Improvisation: Great for Comedy, Questionable for Branding

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“I’m not much of an improv guy. That’s a talent I don’t have.” – Henry Rollins

Improvisation is an instinctive skill long embedded within the depths of our hindbrain, the primitive portion of our cranium that controls our most basic functions. It has been essential to human survival since mankind’s earliest days, as one’s ability to think quickly and adapt used to determine whether or not they would be lunch for a saber-toothed tiger.

As we spent less time running from massive predatory creatures, however, we were able to make plans for almost every aspect of life. Improvisation has since become less of a survival mechanism and more of a novelty skill for the majority of people alive today.

And yet, for some reason, when it comes to branding and advertising, there are still those who insist on winging it and hoping for the best.

Not during dire scenarios, the exact circumstances that made improvisation a necessity. Not when the situation calls for it. Time and time again, those who should know better are ignoring best practices and established plans in favor of a momentarily hot trend or a knee-jerk reaction. Sometimes this can pay off. Often though, it does not.

Yes, of course we realize that countless millions are spent every year in market research. Obviously there are an incredible amount of hours dedicated to the pursuit of perfecting and fine-tuning a media buy in the hopes that targeted prospects will turn into customers. Plans are in fact being made.

However, what good is a strategy if it’s not being executed correctly? Not great at all. Bad, some might say. A brand is the foundation on which an effective advertising strategy must be built, and to ignore that fundamental aspect of the process to cash in on a quick and easy trend can be very costly. And not just in immediately noticeable finances. No, the loss of a brand’s position in its market can be catastrophic for future marketing initiatives and, something the CFOs out there will certainly be concerned about, sales.

This is not to say the ability to adapt and seize opportunities when they are made available isn’t fantastic when done correctly. Straying slightly from the path every now and then when the situation calls for it can be great, as long as end-of-the-road goals are still taken into consideration and won’t be abandoned by such a detour. Problems arise, however, when that deviation from established brand practices turns into a major trek. It is at this point that risk begins to vastly outweigh reward.

In a well-publicized move that had social media going absolutely nuts, the Wendy’s Twitter account went “rogue” and began aggressively (and for awhile, hilariously) roasting their followers. For a day or two, the rapid-fire responses from the fast-food chain’s official account sent the Twitterverse into a frenzy as people lined up to be belittled by the once-docile brand.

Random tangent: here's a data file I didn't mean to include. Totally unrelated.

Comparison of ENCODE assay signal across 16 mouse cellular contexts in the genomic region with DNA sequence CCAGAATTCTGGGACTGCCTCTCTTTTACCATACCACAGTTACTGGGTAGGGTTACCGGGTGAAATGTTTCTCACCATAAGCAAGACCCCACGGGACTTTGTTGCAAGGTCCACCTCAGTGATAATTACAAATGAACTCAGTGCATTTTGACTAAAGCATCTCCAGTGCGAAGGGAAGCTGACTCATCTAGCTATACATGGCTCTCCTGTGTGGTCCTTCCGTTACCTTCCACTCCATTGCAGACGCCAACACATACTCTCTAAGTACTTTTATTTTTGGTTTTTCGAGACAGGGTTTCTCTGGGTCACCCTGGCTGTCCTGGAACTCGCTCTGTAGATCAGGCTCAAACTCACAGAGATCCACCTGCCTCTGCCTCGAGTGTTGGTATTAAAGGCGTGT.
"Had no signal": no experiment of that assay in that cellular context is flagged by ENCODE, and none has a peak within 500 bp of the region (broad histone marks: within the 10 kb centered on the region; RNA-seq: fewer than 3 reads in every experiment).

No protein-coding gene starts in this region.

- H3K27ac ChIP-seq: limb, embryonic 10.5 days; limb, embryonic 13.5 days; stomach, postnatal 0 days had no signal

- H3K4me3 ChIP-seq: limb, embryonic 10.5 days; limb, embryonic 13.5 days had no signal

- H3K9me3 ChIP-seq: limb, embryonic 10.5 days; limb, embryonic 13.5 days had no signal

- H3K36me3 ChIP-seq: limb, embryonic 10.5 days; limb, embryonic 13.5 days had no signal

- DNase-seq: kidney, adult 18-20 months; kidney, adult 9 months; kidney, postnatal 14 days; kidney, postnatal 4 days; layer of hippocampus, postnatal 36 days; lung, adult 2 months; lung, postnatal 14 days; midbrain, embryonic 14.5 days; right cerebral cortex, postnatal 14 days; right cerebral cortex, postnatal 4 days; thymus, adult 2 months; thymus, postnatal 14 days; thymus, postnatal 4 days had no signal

Was it off-brand? Even for a company trying to be a little edgy in its effort to target teens and young adults, yes. But consumer engagement with the account was skyrocketing, and the brand had a sudden “cool” factor that their more reserved competitors wouldn’t try to match. In a matter of 24 hours, a shift in brand focus had taken place, as talk of cheeseburgers took a backseat as the roasts on customers were at the forefront of the conversation.

Now, especially when it comes to social media, rapid responses are not just appreciated; they’re expected. Those saber-tooth-created instincts come in very handy for social media managers who are experiencing a rapid increase in interaction. With all those lightning-quick interactions and knee-jerk responses going on comes a great likelihood that something will go awry. And awry it did go.

As anyone who followed the story can verify, things went south very quickly for the newly emboldened Twitter account. When a member of their social media team replied to a follower’s request for a meme with an old, seemingly innocent image that had (unbeknownst to them) been appropriated not long before by hate groups. The outrage was swift, strong and entirely justified. The tweet was quickly deleted and an apology issued, but not before going viral thanks to a few well-timed screenshots, and the account had to rethink its social media strategy.

It can be argued that were it not for that one tweet, the account could have continued on its run of savaging its followers and drawing praise from the (apparently large) population of folks who follow fast food companies to see insults. However, as is the case with just about anything on the internet, people would have eventually lost interest and the hype would have died down in a few days or a week anyway. And it is at that point that a new problem would arise.

What is the voice of this company on this platform now? Does this new, brash brand message carry over into other media platforms? Do they go back to the old, by-the-numbers approach to Twitter? As a brand that has been searching for years for a truly memorable position to differentiate itself from the two giants that dominate the cheap burger market, was this the move that would finally set it apart? We may never know now. What we do know is that Wendy’s made a deviation, for one reason or another, from its established brand identity, and it ended up costing them.

Whether it’s a regrettable tweet or a cringe worthy commercial, it’s imperative that brands wishing to establish a solid, positive position in the minds of their audience stay consistent and stick to the plan when possible. Again, adaptation is necessary for survival, but that should be thought out and executed correctly. If not, that basic survival skill of improvising may be doing the opposite.

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